Arizona Guardianship and Conservatorship
Serving Clients in Gilbert, Queen Creek, and the Surrounding Area
Very few people consider guardianship as a fully satisfactory solution to securing care for an incapacitated loved one, but without alternative options, it can be valuable tool to protect the personal and financial security of a parent or loved one who can no longer make decisions for themselves. At LifePlan Legal AZ, we work with you to understand and implement your options for guardianship, conservatorship, special needs trusts and other ways to protect vulnerable loved ones.
Our team also works with appointed guardians and conservators to ensure they understand their responsibilities, which often includes annual reports and accountings. In Arizona, guardians and conservators are fiduciaries; the law requires that every decision made on behalf of the ward or protected person is made in that person’s best interest.
For most, it is advisable to make proactive plans that avoid the necessity for guardianship and conservatorship. This can be accomplished through advanced planning including financial or health care powers of attorney, trustee designations, and special needs trusts. We can assist you in creating clear and effective instructions on how you will be cared for and ensure your wishes are known and honored. When proactive planning is insufficient, guardianship may become necessary.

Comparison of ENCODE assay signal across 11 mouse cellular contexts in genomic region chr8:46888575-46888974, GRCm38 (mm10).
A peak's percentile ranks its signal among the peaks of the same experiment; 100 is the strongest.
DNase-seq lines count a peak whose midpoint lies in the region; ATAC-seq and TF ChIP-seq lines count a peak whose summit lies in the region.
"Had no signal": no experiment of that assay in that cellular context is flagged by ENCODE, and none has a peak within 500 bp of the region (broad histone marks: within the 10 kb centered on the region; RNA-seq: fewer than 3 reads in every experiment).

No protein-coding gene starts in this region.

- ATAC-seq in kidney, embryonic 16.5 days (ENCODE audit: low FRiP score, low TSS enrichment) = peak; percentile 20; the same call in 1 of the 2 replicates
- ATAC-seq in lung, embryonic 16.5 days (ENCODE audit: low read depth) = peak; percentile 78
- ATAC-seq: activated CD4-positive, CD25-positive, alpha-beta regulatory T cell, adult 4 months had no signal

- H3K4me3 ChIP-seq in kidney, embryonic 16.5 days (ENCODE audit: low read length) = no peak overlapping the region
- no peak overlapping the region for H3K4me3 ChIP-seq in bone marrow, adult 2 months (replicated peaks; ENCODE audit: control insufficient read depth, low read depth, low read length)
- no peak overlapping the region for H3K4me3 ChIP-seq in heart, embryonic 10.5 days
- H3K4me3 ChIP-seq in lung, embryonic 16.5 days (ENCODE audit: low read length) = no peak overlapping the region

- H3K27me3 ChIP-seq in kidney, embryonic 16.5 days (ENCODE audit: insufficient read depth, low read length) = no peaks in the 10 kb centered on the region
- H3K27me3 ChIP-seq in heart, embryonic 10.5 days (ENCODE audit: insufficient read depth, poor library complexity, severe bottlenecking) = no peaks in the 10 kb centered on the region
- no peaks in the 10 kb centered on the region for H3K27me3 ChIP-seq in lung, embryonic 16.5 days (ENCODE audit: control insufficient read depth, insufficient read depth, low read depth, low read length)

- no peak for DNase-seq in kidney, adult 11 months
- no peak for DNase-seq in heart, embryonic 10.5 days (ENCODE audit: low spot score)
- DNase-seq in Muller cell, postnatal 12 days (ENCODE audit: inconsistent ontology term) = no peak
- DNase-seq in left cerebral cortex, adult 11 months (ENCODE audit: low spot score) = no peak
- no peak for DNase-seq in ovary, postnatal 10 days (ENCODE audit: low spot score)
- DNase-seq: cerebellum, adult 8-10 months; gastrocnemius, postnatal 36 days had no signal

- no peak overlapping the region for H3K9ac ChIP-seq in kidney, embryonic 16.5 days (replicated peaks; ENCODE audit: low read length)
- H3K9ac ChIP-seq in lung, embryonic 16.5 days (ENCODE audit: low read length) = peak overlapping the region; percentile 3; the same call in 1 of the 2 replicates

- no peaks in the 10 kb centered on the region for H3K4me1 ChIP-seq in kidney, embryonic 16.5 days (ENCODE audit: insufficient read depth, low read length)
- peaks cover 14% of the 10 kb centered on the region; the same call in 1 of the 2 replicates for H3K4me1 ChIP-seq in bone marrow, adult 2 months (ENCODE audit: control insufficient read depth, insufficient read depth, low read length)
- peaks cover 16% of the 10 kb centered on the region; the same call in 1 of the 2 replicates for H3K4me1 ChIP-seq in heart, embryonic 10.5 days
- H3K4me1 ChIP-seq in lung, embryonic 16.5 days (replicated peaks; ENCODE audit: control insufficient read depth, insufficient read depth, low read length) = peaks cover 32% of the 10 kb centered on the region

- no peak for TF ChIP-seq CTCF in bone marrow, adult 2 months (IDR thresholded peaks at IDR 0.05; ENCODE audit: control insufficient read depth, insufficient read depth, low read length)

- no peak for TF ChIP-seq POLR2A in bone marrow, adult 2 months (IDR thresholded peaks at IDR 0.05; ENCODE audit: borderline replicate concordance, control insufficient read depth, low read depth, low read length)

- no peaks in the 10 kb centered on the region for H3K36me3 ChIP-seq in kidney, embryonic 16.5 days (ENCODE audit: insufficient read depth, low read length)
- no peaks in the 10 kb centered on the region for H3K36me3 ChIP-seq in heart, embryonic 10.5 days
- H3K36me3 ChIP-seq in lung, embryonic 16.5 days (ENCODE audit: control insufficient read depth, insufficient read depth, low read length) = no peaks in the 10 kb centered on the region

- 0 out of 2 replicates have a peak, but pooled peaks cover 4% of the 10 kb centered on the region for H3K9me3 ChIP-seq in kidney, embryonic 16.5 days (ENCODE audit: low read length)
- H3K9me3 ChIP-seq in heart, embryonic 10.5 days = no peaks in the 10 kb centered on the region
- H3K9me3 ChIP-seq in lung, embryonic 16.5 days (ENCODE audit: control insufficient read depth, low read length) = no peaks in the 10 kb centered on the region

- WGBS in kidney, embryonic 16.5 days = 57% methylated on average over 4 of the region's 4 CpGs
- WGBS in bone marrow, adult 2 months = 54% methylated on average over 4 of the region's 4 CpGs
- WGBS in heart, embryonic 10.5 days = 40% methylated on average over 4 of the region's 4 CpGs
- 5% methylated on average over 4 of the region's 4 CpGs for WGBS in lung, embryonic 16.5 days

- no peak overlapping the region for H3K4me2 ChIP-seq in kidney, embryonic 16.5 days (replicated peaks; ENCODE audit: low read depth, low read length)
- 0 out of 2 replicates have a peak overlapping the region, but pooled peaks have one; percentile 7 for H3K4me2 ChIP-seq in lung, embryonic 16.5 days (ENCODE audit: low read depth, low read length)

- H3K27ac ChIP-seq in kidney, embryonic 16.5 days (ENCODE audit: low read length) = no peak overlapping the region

Guardianship is the legal process that the Arizona probate court uses to declare that a person is incapacitated and unable to make their own medical decisions. The court appoints an individual, known as an agent, to act on their behalf and make decisions on choice of doctor, treatment options, where the incapacitated person will live, and other important decisions. The ward may be incapacitated through an accident, suffer from an incapacitating illness, have a mental illness, mental deficiency, mental disorder or struggle with chronic intoxication or drug abuse.
Conservatorships are similar to guardianship and are sometimes confused. They are formed when the probate court declares, because of incapacity, that a person unable to manager their own financial resources. This may include buying or selling property, managing investments, or other banking transactions. A conservatorship is typically granted in connection with a guardianship but is not required to be. If the ward or protected person has assets that are above a certain level, the court will monitor any appointed conservators by requiring annual reports on how those assets were used.
It is essential you give this authority only to a person you trust and who genuinely cares about you. You may consider limiting their authority to meet your best interests. Our team is experienced in assisting with filing for guardianship and conservatorship as well as assisting you to file your annual reporting and accounting.
Removing a Guardianship or Conservatorship Appointment
The removal of a guardianship or conservatorship can be a complicated process whereby the ward petitions the court to have their legal rights restored. They must demonstrate that their incapacity no longer exists or is such that they are no longer in need of a guardian or conservator.
To transfer the responsibility of guardianship to another person requires approval from the court after filing a petition and attending a hearing to determine if transferring guardianship is in the ward’s best interest.
WE CAN HELP
Click here to schedule a free strategy session or call (602) 910-4068 to speak with a member of our team.